New research has revealed that the number of people being targeted by potential pension scammers has risen significantly over the past 12 months.
The figures, produced by pension provider Retirement Advantage, reveal that:
- 35% of people over the age of 55 have been contacted by potential pension scammers over the past three months
- This is up from 20% during the same period last year
Scammers usually target potential victims via a cold call, or unsolicited text or email offering free pension advice, early access to a pension or other investment opportunities.
5 steps to avoid a potential pension scam
Retirement Advantage has highlighted five ways to spot and ultimately avoid a scam:
#1: Early access
Many pension scams purport to offer you early access to your pension.
Except in very rare circumstances, such as extreme ill health, pensions cannot be accessed until you are at least 55. You should be very wary of anyone who suggests otherwise, it is likely to turn out to be a scam.
#2: Taking large lump sums
Currently, you can take up to 25% of your pension as a tax-free lump sum, any other withdrawals are added to your income and taxed accordingly.
Many pension scammers suggest you take large lump sums to invest elsewhere. This could mean that basic rate (20%) taxpayers end up paying significantly higher rates of tax, 40% or even 45%, simply to make an investment, which may not be prudent in the first place.
#3: Putting you under pressure
Telling you that a deal is only available for a short period of time, or employing other similar tactics to put pressure on you to make a decision, is another clear signal that you may be falling victim to a scammer.
No reputable adviser will ever put pressure on you to make decisions.
#4: You are discouraged from seeking advice
A bone fide Independent Financial Adviser will be able to spot a pension scam, which is why scammers often discourage their victims from seeking professional advice.
If you are unsure whether or not an investment is a good idea, especially if it sounds too good to be true, we would always recommend seeking advice from an adviser authorised and regulated by the Financial Conduct Authority (FCA).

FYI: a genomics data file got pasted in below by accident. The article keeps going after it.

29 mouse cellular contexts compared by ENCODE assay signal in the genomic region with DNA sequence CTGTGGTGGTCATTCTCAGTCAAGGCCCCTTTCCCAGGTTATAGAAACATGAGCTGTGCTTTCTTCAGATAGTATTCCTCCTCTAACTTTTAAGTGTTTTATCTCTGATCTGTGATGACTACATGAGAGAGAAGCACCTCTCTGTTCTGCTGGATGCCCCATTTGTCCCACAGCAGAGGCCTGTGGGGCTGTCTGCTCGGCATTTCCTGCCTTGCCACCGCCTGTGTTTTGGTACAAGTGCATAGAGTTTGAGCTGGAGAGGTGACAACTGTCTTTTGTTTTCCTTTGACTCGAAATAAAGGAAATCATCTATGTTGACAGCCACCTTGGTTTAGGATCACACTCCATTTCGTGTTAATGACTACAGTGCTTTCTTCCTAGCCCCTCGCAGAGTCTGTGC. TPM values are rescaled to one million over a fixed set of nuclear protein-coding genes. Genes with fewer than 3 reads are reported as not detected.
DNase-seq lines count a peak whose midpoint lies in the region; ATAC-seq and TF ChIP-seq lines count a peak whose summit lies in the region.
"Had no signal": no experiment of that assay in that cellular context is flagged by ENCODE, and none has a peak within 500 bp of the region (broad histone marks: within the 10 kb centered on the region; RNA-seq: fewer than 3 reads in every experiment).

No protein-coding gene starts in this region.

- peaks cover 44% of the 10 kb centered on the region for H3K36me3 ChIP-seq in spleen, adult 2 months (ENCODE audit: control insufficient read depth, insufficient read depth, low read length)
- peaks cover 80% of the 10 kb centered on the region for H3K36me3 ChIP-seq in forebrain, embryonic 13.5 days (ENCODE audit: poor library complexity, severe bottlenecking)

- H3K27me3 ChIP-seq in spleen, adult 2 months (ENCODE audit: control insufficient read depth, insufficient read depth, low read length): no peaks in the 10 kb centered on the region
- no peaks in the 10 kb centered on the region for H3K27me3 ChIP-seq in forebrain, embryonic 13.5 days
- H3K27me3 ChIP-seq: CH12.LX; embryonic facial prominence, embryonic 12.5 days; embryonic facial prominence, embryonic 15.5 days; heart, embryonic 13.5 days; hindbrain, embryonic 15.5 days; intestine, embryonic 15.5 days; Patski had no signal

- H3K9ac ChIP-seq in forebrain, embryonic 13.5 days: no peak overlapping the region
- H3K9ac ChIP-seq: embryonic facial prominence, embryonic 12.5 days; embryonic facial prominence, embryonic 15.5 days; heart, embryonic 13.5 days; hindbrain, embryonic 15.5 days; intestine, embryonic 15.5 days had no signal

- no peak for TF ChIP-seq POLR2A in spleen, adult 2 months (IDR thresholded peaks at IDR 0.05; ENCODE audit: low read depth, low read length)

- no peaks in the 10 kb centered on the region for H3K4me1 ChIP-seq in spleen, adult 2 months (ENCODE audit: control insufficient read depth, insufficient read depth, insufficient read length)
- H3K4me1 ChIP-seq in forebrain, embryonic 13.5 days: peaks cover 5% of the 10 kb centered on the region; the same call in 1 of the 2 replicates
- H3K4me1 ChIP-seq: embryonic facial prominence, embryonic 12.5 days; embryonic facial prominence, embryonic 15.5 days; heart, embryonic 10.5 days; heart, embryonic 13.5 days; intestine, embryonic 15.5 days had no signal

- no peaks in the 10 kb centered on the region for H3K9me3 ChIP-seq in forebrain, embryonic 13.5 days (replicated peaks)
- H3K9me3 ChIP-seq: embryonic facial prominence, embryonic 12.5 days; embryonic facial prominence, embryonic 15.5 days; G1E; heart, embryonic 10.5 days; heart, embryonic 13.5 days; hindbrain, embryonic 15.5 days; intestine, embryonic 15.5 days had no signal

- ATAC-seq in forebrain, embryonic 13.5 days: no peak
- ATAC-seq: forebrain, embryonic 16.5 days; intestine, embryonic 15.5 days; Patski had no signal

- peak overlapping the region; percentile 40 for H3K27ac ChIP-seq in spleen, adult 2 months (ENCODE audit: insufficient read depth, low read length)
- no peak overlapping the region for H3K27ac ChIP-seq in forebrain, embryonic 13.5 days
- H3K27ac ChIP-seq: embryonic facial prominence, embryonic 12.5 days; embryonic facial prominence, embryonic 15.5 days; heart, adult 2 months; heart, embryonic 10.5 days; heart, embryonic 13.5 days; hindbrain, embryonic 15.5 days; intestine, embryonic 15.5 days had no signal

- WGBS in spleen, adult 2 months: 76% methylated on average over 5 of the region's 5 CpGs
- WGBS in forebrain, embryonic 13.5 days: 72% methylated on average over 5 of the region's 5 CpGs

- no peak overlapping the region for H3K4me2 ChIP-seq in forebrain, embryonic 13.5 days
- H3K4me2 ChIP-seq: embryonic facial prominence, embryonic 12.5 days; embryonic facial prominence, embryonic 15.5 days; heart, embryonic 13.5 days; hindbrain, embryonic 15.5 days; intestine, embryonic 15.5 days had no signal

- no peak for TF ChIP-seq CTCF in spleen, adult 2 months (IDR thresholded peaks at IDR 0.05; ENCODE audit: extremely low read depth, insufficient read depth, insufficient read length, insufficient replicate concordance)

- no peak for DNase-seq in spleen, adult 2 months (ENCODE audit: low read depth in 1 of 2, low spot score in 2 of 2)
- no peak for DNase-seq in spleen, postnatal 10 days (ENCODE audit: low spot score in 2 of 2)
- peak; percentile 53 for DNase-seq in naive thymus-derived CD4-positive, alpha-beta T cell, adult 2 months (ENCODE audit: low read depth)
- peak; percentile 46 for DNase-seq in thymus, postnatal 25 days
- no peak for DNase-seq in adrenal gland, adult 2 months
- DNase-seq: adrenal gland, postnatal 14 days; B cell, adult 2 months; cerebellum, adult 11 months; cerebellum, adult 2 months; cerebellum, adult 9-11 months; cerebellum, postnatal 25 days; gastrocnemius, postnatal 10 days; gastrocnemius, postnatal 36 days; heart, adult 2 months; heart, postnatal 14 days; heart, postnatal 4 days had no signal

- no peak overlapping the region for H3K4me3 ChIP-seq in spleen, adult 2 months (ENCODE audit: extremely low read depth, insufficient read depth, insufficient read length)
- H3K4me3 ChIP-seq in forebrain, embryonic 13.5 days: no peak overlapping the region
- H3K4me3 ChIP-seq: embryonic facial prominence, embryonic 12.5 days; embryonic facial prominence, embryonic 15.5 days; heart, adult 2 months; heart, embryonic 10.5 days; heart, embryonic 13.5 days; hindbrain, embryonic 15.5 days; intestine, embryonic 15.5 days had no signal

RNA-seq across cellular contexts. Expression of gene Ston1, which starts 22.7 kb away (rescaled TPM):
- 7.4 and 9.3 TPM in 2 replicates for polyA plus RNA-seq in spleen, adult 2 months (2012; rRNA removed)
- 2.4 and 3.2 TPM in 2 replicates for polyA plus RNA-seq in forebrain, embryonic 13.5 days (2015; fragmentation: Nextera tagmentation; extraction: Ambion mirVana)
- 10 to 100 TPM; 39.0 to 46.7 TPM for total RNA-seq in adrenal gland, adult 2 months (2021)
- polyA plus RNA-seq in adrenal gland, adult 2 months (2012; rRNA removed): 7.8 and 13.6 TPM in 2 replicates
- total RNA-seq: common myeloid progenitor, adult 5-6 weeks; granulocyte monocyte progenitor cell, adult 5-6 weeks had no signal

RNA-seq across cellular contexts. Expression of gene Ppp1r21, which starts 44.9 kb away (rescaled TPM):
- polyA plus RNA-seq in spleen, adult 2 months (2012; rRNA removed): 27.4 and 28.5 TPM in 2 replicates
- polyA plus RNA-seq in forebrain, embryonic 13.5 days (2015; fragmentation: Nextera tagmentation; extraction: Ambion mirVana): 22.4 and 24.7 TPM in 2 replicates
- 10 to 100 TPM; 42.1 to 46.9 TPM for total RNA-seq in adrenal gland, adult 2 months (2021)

A list of such advisers can be found by clicking here.
#5: You are contacted by an unregulated adviser
Most scams start with an unsolicited approach either by text, email or phone call; if you receive such an approach it makes sense to assume it is a scam.
Furthermore, if you are contacted by an unregulated adviser, who doesn’t appear on the FCA register, again it would be safer to make the same assumption.
If you think you are being scammed
The Pensions Regulator offers further guidance if you think you are being targeted:
Before you sign anything contact the Pensions Advisory Service, click here to go to their website
If you have already signed report it to Action Fraud, click here to go to their website
Make sure the adviser is approved by the FCA, click here to go to their website
To understand your options contact Pensions Wise, click here to go to their website
The Pensions Regulator has also produced a video showing you how to avoid being scammed, click here to watch it now.
We are here to help
We are here to help and offer you more guidance on how to avoid being scammed.
Furthermore, as FCA registered Independent Financial Advisers, we are also here to help and guide you on the options you have with your pension.
Call us on 0115 933 8433 or email email@example.com